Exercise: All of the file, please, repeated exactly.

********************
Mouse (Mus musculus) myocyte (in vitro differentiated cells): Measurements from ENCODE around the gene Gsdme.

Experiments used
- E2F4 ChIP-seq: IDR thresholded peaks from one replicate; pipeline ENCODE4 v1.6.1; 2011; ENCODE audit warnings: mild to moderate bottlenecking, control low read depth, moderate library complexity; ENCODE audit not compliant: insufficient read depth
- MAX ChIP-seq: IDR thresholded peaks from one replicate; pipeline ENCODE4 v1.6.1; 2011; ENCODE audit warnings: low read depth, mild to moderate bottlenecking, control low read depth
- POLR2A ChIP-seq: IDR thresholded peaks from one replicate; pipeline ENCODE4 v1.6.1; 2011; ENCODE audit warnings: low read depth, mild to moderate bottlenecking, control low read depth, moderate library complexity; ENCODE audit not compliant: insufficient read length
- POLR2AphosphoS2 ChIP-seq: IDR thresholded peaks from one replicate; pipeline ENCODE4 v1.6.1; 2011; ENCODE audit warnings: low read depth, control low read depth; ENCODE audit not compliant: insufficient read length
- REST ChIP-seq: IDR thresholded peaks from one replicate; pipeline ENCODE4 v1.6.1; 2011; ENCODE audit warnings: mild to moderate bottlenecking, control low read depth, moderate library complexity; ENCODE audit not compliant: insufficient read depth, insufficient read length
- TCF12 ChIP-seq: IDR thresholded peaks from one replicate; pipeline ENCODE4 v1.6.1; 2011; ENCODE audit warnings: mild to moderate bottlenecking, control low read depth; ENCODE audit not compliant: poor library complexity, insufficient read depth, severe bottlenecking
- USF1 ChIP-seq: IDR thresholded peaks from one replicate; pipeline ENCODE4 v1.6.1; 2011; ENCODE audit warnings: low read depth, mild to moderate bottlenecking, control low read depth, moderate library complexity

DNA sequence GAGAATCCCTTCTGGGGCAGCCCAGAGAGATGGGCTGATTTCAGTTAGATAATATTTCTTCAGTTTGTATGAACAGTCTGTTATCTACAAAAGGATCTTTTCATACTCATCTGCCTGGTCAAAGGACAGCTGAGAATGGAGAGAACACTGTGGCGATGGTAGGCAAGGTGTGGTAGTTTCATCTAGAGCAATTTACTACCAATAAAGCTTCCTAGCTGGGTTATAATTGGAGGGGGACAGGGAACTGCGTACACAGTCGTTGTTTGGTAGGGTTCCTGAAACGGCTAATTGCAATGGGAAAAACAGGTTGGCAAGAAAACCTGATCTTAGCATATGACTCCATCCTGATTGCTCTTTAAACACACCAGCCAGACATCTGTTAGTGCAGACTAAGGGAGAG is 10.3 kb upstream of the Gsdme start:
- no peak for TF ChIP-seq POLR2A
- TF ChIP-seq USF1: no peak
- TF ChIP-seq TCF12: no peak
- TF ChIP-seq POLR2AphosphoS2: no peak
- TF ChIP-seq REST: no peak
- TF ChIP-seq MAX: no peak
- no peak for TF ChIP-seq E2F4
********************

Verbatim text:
Mouse (Mus musculus) myocyte (in vitro differentiated cells): Measurements from ENCODE around the gene Gsdme.

Experiments used
- E2F4 ChIP-seq: IDR thresholded peaks from one replicate; pipeline ENCODE4 v1.6.1; 2011; ENCODE audit warnings: mild to moderate bottlenecking, control low read depth, moderate library complexity; ENCODE audit not compliant: insufficient read depth
- MAX ChIP-seq: IDR thresholded peaks from one replicate; pipeline ENCODE4 v1.6.1; 2011; ENCODE audit warnings: low read depth, mild to moderate bottlenecking, control low read depth
- POLR2A ChIP-seq: IDR thresholded peaks from one replicate; pipeline ENCODE4 v1.6.1; 2011; ENCODE audit warnings: low read depth, mild to moderate bottlenecking, control low read depth, moderate library complexity; ENCODE audit not compliant: insufficient read length
- POLR2AphosphoS2 ChIP-seq: IDR thresholded peaks from one replicate; pipeline ENCODE4 v1.6.1; 2011; ENCODE audit warnings: low read depth, control low read depth; ENCODE audit not compliant: insufficient read length
- REST ChIP-seq: IDR thresholded peaks from one replicate; pipeline ENCODE4 v1.6.1; 2011; ENCODE audit warnings: mild to moderate bottlenecking, control low read depth, moderate library complexity; ENCODE audit not compliant: insufficient read depth, insufficient read length
- TCF12 ChIP-seq: IDR thresholded peaks from one replicate; pipeline ENCODE4 v1.6.1; 2011; ENCODE audit warnings: mild to moderate bottlenecking, control low read depth; ENCODE audit not compliant: poor library complexity, insufficient read depth, severe bottlenecking
- USF1 ChIP-seq: IDR thresholded peaks from one replicate; pipeline ENCODE4 v1.6.1; 2011; ENCODE audit warnings: low read depth, mild to moderate bottlenecking, control low read depth, moderate library complexity

DNA sequence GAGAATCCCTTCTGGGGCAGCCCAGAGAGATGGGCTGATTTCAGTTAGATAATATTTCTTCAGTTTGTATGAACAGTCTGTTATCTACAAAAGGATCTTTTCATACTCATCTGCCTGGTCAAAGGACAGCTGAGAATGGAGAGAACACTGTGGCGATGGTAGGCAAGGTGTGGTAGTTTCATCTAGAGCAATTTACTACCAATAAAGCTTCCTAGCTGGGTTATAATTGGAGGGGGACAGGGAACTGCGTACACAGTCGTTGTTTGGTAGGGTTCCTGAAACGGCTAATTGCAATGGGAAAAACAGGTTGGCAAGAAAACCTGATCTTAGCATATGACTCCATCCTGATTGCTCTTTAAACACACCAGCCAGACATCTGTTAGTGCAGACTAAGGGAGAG is 10.3 kb upstream of the Gsdme start:
- no peak for TF ChIP-seq POLR2A
- TF ChIP-seq USF1: no peak
- TF ChIP-seq TCF12: no peak
- TF ChIP-seq POLR2AphosphoS2: no peak
- TF ChIP-seq REST: no peak
- TF ChIP-seq MAX: no peak
- no peak for TF ChIP-seq E2F4